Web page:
Officials there said protesters had ignored directions to take down their tents and that “baseball-size rocks” had been found in the encampment.

The BBC has contacted the university and local police for comment.

Activists across the US are demanding that their universities, many with massive endowments, financially divest from Israel. Divestment means to sell or otherwise drop financial ties.

Pressure on the leadership of Columbia, an elite Ivy League university in Upper Manhattan, to act, or step aside, has been building.

Posting on X before the occupation of Hamilton Hall, US House Speaker Mike Johnson labelled the scenes at Columbia an “utter disgrace”. He added: “The campus is being overrun by antisemitic students and faculty alike.”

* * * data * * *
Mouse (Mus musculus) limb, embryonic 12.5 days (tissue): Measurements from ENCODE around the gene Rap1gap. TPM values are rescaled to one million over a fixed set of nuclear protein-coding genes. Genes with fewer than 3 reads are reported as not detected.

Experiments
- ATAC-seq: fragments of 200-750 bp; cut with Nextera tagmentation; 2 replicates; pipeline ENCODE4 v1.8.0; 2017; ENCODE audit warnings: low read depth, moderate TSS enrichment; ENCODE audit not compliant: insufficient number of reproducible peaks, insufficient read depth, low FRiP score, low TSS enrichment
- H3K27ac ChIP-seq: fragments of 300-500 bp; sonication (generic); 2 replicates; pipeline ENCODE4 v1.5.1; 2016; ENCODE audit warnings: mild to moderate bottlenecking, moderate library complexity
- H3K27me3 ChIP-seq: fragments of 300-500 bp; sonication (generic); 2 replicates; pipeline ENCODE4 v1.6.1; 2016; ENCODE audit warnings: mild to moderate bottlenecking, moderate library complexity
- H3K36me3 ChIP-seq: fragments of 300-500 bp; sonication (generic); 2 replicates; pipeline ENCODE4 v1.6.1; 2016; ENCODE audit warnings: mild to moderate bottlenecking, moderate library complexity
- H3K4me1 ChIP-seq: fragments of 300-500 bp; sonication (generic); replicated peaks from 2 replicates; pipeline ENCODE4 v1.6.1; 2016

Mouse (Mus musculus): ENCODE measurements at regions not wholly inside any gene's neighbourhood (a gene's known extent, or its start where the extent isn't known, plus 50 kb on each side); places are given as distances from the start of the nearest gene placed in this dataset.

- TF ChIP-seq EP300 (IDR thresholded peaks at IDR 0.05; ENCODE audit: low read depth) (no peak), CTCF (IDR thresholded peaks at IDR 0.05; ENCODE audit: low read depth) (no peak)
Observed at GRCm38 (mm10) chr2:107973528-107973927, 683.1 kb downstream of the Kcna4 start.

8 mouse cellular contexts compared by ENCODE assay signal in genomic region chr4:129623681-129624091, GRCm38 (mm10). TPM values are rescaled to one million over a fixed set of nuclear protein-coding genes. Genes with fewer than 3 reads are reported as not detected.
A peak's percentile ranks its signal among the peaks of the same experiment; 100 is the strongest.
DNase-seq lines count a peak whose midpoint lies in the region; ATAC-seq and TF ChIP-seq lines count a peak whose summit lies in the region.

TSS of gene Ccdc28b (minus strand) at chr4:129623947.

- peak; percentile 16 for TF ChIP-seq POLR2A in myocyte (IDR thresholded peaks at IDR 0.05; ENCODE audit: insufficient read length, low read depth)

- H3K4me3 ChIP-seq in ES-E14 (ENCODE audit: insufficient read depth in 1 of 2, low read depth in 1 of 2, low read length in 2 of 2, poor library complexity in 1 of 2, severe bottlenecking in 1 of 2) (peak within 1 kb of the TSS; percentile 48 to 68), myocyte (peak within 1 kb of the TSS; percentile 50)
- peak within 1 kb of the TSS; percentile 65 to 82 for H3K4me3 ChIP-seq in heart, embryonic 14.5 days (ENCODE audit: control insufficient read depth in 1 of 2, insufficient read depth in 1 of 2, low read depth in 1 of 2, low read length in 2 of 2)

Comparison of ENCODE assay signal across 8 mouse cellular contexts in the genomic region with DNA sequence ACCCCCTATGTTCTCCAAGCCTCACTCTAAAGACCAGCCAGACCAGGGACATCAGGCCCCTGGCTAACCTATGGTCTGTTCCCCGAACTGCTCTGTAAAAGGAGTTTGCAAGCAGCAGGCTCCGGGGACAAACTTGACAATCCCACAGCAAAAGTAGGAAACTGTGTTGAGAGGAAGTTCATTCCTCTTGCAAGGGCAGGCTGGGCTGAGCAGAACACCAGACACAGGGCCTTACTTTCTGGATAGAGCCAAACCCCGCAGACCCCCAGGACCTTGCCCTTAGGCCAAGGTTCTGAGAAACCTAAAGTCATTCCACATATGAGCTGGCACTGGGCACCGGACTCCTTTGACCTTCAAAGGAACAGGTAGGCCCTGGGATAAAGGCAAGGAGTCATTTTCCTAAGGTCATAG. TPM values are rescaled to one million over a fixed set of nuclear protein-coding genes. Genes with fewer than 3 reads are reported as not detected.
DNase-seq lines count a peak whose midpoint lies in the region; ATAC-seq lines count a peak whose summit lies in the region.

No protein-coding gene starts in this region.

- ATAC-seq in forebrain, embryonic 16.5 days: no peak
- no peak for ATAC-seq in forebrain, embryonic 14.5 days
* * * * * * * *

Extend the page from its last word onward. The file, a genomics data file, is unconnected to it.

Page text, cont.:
The Louisiana Republican again called for the university’s president, Dr Minouche Shafik, to step down.

Columbia’s campus has become the focal point of the country’s debate over the war in Gaza and US support for Israel, as well as fears that antisemitism is putting Jewish students in danger.

Earlier on Monday, a group of House Democrats urged its board of trustees to resign if it could not “act decisively, disband the encampment, and ensure the safety and security of all of its students”.

“For the past week, this encampment has been the breeding ground for antisemitic attacks on Jewish students,” the 21 lawmakers wrote. “The time for negotiation is over; the time for action is now.”

Annual tuition and fees for Columbia add up to around $90,000 (£72,000) for undergraduates, making it one of the most expensive universities in the US.